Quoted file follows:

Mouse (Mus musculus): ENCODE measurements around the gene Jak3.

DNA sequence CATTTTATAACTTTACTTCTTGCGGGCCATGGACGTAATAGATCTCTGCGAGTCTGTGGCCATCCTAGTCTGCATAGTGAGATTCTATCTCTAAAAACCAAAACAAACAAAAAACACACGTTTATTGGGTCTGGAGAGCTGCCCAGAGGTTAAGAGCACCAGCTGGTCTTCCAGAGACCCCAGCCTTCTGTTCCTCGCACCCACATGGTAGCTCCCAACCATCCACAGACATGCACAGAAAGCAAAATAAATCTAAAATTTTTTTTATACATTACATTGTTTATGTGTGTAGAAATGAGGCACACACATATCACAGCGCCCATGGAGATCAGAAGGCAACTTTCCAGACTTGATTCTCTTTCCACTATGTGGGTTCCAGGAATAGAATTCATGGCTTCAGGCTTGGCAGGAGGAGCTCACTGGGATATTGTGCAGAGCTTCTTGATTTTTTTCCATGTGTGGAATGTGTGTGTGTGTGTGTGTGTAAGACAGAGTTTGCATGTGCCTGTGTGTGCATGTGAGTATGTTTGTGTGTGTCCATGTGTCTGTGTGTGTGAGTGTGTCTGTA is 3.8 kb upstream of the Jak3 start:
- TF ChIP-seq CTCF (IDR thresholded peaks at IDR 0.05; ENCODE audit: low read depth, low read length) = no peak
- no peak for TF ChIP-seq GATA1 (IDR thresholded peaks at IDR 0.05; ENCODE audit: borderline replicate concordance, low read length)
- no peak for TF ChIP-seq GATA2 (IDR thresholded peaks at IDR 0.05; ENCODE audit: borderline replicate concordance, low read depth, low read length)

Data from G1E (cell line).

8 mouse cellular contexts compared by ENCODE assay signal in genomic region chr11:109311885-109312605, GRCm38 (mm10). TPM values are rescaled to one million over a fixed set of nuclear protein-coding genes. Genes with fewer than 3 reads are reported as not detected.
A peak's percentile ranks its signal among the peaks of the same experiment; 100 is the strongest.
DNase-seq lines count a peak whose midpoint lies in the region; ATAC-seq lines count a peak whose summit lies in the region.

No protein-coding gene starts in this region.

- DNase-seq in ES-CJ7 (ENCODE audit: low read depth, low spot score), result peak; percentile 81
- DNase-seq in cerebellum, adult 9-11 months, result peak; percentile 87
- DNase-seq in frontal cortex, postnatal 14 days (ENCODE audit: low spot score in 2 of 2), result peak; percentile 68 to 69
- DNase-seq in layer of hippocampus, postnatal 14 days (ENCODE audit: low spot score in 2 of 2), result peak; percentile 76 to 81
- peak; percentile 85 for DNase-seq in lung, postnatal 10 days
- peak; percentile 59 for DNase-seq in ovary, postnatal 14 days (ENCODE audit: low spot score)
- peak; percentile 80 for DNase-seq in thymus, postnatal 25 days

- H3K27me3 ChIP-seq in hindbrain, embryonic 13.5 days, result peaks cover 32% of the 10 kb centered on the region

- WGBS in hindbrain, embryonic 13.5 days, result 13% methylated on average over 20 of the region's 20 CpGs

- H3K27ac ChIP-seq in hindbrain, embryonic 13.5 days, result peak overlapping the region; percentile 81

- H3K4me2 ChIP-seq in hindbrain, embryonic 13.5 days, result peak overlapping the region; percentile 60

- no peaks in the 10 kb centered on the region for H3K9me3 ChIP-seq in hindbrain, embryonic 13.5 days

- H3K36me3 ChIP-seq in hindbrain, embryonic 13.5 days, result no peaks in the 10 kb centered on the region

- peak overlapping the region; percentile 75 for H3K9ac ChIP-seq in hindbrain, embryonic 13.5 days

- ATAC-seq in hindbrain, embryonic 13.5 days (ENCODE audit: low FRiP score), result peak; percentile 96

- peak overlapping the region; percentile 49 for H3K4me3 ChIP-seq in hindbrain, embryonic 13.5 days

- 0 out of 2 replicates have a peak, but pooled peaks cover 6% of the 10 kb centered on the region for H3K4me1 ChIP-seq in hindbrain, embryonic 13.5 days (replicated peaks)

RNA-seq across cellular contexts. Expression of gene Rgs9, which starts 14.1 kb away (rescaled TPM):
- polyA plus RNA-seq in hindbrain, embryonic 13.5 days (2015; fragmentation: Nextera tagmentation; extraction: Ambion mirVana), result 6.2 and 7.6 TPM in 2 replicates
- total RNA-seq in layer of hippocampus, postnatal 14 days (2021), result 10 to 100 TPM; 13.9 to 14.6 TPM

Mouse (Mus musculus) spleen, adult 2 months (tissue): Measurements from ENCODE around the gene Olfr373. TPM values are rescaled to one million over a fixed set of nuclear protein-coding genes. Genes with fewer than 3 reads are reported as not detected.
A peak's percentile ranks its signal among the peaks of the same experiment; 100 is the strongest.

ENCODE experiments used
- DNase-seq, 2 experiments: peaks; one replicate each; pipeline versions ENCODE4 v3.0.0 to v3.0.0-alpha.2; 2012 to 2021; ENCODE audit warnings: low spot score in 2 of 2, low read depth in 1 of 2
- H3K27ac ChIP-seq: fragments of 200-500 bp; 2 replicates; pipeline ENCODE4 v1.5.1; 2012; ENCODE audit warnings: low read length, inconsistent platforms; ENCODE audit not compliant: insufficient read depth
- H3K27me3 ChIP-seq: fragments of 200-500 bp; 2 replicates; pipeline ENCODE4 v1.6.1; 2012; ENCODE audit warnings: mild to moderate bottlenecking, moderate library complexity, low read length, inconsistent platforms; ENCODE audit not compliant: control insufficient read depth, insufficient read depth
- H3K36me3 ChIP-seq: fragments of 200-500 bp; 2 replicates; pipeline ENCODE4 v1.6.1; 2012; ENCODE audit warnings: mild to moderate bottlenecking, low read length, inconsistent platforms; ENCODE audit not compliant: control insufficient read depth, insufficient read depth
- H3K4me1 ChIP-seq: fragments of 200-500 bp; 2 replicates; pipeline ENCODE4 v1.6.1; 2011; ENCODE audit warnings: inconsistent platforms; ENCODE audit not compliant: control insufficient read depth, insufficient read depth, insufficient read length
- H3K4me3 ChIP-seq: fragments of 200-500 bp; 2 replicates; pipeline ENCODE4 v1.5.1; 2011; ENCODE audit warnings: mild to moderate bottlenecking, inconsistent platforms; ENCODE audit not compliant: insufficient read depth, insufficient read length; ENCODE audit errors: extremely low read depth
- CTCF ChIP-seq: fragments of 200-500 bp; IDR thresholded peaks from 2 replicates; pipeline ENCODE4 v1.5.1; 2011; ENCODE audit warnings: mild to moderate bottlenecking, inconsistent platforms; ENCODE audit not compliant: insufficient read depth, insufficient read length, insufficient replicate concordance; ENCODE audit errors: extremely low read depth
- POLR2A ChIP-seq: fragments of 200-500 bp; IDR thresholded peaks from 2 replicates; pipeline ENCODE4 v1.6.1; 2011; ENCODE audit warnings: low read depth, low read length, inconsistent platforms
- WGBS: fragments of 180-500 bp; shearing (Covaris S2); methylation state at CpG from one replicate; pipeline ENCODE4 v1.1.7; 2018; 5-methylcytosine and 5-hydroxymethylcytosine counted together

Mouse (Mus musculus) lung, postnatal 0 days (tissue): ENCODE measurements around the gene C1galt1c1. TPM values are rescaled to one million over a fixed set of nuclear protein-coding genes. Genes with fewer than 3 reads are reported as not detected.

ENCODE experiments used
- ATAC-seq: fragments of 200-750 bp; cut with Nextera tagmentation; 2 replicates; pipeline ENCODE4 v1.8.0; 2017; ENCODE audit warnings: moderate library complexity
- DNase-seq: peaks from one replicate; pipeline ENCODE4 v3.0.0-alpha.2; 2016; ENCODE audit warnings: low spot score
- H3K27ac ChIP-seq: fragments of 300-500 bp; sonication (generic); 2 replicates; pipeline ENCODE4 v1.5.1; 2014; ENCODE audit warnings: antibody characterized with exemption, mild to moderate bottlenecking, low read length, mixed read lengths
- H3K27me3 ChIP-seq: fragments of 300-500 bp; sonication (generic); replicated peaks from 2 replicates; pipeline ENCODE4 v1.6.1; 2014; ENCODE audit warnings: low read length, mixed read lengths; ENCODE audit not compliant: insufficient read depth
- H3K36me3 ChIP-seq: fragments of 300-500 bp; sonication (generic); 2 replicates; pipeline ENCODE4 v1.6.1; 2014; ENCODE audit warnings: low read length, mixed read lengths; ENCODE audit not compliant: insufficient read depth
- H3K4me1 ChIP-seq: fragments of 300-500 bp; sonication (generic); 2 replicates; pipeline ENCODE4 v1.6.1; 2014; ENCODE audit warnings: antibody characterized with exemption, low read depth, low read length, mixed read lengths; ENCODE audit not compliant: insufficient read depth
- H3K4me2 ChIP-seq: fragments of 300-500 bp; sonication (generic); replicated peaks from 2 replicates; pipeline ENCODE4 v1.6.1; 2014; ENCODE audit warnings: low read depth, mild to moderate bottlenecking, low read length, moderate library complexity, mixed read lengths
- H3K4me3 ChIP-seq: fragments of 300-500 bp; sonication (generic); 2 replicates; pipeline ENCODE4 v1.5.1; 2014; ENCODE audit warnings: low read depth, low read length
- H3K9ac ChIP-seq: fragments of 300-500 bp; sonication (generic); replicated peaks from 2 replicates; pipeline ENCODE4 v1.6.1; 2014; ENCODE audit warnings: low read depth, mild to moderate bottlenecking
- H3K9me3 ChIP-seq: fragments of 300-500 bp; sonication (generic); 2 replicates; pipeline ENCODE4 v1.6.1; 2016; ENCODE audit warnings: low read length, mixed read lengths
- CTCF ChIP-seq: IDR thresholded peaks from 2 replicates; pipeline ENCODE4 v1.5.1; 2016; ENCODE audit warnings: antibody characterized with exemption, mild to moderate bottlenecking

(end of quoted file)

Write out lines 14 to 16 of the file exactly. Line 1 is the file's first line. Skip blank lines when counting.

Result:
- DNase-seq in layer of hippocampus, postnatal 14 days (ENCODE audit: low spot score in 2 of 2), result peak; percentile 76 to 81
- peak; percentile 85 for DNase-seq in lung, postnatal 10 days
- peak; percentile 59 for DNase-seq in ovary, postnatal 14 days (ENCODE audit: low spot score)